The first time I heard the word Doula was back in 2010 while I was pregnant with my first and one of my sister’s friends had just taken a Doula training course. I remember being interested in it but wanted to learn more about it before I would consider working with one. I remember feeling very confident in myself and how the whole labour thing was going to go down, so additional labour support wasn’t something I was actively considering. Then as I entered my 7th month of pregnancy things started to change, we suffered a devastating loss, as my wonderful dog of 6 years was hit and killed by a truck while out for a walk.
Within a week of this accident I had to stop driving and could no longer work because I was fainting without warning and my blood pressure was really low. Suddenly I found myself stuck in my empty home all day feeling miserable. I was having a really hard time with all this change and was quite depressed. The closer I got to labour the less confident I felt. I really found comfort in talking to my sister’s friend (the Doula) about all my labour and delivery anxieties, so the next step was starting to become rather apparent. One day I just woke up, called my husband and asked him what he thought about us hiring her and of course he thought it was a great idea so we asked her to be our Doula. She was in the same position that I am in now, she had completed her training but had not attended her certification births yet, I would be her first. I enjoyed that dynamic, we were both in this together for our first time. We both got to share in the same excitement and anticipation of our first birth, helping each other. I am so thankful she came into our lives at that time and I truly don’t know how we would have done it without her. She provided so much support leading up to and throughout labour for both me and my husband. When I look back, what I think we gained the most from it was the continuity of care that I needed. Five years later and she has moved on from Doula to midwife, trained and living in New Zealand, with her own little daughter who is only a few months older than my youngest. I was even skyping with her at 1:30am just hours before I gave birth to Marlowe while the rest of my house was still sleeping (middle of the night skyping was possible due to the time change, I would never have woken her up!). This is how the seeds were planted that have now grown into a desire to help other women with their birth experiences.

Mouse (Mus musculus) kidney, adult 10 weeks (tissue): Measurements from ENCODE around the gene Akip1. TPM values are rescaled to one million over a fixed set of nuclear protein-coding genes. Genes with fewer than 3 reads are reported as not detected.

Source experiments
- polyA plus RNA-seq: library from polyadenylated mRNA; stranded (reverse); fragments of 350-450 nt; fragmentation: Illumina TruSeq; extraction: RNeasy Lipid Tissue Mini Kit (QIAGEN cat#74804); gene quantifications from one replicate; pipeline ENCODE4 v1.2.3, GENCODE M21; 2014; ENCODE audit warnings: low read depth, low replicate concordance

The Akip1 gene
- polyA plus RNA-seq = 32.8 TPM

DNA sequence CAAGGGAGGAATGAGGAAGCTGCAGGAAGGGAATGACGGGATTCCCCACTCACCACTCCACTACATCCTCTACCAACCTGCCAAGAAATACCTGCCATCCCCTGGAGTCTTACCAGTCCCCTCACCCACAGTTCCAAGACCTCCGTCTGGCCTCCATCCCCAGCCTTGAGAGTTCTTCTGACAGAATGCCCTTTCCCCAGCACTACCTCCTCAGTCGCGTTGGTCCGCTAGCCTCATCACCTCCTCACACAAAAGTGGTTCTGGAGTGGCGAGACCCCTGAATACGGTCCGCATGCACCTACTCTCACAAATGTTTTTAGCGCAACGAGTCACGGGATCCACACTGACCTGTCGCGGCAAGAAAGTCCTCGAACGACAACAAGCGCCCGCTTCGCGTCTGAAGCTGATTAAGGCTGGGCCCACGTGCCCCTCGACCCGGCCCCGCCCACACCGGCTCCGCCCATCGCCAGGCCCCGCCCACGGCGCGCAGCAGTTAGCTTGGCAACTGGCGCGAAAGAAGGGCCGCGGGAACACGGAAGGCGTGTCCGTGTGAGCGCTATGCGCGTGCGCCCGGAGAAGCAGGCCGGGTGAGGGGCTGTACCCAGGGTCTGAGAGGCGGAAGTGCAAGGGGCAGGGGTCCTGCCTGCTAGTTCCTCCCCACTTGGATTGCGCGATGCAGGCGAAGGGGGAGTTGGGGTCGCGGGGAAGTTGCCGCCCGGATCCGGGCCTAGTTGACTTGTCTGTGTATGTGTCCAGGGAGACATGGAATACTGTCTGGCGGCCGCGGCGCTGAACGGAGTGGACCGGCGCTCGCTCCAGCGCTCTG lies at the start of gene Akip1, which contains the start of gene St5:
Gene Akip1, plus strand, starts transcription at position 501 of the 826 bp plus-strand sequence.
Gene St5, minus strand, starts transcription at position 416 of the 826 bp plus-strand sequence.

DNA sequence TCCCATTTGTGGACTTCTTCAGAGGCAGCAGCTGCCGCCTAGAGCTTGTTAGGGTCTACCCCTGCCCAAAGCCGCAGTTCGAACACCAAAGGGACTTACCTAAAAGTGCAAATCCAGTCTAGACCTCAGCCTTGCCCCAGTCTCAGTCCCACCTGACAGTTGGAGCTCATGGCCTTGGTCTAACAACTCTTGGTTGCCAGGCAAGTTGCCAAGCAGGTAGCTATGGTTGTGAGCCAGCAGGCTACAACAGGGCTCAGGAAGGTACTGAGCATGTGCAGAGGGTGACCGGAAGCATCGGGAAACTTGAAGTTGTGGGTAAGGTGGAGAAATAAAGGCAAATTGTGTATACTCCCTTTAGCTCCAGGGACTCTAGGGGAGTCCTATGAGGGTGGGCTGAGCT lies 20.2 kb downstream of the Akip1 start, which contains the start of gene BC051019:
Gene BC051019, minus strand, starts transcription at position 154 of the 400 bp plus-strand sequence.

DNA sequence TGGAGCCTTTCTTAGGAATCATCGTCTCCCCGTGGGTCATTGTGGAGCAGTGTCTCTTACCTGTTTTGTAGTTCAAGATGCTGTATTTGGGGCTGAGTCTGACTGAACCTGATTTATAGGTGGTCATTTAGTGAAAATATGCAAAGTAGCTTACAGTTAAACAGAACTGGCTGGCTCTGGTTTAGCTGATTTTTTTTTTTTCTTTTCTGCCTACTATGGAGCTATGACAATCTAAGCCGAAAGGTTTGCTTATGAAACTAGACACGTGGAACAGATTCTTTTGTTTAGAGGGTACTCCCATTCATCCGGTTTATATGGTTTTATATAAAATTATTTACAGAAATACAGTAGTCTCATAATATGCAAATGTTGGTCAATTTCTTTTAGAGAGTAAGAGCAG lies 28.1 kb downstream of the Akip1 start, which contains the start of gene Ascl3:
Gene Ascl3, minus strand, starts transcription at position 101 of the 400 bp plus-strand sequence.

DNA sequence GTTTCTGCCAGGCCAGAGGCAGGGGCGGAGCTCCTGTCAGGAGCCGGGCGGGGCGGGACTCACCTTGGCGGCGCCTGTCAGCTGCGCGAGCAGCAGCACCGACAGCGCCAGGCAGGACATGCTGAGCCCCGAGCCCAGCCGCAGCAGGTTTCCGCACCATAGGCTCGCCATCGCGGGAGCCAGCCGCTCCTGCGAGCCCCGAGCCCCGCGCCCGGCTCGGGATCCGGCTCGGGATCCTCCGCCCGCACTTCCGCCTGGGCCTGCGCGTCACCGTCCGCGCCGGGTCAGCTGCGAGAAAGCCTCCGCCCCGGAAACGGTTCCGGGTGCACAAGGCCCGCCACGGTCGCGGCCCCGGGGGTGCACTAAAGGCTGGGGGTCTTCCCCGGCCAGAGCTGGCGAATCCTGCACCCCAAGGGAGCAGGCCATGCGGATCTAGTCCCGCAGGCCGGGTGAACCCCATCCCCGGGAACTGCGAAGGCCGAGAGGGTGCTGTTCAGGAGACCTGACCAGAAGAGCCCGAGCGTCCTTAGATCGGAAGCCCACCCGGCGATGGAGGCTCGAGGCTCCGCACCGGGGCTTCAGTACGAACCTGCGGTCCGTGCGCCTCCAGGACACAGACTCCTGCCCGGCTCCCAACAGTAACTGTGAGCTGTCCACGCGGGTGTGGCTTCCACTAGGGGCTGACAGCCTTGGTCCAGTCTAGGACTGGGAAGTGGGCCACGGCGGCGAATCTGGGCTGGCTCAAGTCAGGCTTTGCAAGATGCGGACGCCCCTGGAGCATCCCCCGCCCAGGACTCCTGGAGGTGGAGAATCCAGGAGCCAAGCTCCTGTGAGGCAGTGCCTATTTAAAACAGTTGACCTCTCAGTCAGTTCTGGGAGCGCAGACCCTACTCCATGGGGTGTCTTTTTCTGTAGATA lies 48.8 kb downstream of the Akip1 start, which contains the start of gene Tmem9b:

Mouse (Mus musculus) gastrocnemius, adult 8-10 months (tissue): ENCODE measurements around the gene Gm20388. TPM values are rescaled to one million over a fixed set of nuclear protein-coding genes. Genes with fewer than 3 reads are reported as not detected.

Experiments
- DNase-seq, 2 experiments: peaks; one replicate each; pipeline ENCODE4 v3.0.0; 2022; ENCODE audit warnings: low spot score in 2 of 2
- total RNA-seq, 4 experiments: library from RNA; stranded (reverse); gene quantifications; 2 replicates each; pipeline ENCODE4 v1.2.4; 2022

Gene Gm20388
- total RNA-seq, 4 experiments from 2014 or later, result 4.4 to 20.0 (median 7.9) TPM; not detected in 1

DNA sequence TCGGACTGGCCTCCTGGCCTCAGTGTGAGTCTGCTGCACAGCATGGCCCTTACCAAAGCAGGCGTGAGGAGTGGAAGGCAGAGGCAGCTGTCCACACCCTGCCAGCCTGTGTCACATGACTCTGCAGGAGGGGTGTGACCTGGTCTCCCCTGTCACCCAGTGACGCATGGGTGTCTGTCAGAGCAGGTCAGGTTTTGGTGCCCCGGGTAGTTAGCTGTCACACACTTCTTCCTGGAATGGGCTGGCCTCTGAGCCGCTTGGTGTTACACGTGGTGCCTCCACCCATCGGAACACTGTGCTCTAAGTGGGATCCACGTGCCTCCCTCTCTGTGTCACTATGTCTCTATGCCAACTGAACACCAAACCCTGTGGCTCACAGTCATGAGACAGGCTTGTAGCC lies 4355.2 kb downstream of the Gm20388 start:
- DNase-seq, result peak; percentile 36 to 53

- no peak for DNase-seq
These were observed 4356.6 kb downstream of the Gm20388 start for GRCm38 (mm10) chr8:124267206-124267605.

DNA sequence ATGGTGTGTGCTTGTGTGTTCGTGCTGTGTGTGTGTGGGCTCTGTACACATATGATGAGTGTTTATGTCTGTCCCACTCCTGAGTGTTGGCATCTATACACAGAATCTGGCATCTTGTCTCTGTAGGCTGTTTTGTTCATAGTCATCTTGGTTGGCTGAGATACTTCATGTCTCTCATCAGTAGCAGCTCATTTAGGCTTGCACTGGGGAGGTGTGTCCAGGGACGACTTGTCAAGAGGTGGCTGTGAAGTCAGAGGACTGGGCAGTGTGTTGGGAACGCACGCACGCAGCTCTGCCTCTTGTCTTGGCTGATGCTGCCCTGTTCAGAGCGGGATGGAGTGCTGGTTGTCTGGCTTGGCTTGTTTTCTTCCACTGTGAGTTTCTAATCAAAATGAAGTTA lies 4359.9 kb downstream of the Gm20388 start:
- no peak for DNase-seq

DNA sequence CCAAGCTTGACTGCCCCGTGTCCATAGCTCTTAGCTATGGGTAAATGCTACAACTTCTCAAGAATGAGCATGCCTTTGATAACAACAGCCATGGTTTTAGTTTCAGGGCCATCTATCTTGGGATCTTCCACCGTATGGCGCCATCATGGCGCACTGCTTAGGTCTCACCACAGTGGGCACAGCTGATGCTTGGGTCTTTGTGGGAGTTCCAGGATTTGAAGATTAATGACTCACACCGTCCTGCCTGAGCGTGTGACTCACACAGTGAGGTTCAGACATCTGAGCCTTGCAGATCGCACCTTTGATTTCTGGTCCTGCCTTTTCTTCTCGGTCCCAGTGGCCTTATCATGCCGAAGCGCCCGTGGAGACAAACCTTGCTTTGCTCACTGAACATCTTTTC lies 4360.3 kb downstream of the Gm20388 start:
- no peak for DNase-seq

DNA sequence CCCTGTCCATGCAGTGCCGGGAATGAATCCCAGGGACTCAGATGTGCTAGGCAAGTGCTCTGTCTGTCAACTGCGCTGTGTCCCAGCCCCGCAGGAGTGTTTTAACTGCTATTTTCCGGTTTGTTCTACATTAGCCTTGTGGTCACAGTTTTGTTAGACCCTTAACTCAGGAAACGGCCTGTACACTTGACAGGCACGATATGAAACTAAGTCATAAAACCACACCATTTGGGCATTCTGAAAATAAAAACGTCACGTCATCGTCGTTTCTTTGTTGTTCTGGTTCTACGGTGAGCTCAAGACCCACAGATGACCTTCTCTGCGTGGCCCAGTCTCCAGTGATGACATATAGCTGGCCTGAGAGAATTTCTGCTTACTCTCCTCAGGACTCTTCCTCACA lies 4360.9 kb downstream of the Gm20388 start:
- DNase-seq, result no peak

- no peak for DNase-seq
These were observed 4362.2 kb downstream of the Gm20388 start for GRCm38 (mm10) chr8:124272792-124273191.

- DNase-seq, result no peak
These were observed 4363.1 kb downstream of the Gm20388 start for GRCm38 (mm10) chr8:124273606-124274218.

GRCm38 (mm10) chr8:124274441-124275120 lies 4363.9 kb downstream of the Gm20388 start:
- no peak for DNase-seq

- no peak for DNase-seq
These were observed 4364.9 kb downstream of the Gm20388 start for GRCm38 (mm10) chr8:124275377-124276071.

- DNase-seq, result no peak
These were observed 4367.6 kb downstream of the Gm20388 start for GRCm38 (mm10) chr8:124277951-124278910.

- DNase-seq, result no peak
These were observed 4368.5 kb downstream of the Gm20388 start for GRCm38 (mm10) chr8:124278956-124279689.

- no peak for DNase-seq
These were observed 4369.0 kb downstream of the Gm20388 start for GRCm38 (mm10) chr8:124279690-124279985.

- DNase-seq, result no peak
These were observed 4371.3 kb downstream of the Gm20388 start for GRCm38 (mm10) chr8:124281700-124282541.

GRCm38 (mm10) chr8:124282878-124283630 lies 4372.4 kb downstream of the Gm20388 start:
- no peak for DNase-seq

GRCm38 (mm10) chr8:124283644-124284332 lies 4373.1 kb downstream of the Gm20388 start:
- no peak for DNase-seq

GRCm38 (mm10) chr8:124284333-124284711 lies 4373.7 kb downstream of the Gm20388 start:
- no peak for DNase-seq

I am really excited to report that I recently completed a DONA international Doula training course at Mount Royal University and I will offering up my Doula services for free in order to complete my certification. So if you or anyone you know is interested please send me a message with any questions you might have and then we can set up a short no obligation meet and greet to see if I would be the right fit for you and your family. Please feel free to spread the word because I firmly believe in the DONA’s mission that every woman who wants a Doula should have one.